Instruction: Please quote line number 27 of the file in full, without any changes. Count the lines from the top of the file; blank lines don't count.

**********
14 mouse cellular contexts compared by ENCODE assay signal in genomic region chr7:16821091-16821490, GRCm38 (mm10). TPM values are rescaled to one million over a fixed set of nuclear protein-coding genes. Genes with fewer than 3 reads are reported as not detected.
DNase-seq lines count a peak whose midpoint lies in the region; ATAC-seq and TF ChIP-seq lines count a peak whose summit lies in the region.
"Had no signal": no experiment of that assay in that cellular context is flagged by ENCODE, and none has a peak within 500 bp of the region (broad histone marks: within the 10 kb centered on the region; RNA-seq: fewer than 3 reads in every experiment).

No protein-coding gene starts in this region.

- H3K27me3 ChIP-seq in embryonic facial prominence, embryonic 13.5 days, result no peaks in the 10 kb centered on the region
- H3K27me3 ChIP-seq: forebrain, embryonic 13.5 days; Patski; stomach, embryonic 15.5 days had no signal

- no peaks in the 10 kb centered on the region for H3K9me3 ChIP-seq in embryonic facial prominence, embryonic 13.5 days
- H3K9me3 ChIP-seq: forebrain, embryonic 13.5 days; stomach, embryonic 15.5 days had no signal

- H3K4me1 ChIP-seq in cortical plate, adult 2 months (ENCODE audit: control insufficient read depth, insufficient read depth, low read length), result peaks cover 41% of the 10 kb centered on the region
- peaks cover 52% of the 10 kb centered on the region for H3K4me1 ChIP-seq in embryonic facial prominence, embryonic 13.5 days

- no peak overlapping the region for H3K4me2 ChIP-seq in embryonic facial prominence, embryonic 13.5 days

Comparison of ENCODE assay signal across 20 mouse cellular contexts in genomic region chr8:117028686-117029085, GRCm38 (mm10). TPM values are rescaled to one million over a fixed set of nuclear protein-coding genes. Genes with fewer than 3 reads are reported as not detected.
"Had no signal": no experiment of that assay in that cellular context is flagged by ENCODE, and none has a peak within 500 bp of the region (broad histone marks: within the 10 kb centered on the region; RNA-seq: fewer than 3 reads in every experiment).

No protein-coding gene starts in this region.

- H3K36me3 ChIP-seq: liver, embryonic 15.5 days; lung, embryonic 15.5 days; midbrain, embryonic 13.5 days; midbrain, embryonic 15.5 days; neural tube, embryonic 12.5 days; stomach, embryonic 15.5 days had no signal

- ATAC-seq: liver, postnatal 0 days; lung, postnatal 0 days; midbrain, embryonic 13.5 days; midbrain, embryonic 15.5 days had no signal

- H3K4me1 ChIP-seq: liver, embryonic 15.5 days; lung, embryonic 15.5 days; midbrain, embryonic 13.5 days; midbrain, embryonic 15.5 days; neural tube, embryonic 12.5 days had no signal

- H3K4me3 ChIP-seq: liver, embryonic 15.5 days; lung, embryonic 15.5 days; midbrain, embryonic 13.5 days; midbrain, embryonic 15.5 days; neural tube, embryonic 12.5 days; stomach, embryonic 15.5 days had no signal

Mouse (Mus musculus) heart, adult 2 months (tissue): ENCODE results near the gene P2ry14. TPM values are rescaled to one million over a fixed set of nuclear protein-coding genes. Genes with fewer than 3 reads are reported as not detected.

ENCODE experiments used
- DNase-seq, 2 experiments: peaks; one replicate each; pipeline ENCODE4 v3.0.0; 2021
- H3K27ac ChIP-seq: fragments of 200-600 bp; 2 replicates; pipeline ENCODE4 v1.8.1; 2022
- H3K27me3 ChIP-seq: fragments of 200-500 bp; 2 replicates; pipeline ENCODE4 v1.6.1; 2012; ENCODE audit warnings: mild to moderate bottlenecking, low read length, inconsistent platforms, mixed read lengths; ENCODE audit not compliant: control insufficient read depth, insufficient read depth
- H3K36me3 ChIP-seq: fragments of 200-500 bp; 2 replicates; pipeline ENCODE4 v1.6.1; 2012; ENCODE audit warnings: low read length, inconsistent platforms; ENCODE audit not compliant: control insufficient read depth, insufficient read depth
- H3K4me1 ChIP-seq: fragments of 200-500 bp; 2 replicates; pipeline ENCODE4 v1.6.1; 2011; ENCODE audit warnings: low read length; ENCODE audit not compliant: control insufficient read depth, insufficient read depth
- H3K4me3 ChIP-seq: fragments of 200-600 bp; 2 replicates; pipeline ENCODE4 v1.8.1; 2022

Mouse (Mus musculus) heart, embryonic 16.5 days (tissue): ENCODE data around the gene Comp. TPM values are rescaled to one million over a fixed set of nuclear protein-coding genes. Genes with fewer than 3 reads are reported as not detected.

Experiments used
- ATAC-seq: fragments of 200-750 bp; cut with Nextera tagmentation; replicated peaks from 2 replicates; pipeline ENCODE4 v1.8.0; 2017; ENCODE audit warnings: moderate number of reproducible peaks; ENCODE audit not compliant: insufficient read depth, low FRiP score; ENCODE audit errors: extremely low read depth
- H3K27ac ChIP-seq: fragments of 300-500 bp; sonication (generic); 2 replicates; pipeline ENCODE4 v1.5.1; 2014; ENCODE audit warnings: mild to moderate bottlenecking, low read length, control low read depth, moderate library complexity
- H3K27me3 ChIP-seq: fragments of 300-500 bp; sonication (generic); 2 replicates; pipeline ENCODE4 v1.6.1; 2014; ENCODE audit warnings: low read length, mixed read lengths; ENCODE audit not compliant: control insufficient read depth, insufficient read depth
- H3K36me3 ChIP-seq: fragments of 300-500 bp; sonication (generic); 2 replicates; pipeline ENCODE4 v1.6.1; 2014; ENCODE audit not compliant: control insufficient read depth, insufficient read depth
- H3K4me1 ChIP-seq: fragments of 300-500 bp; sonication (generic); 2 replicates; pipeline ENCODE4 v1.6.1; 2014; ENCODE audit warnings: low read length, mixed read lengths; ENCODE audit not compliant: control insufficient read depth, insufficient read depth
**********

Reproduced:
Mouse (Mus musculus) heart, embryonic 16.5 days (tissue): ENCODE data around the gene Comp. TPM values are rescaled to one million over a fixed set of nuclear protein-coding genes. Genes with fewer than 3 reads are reported as not detected.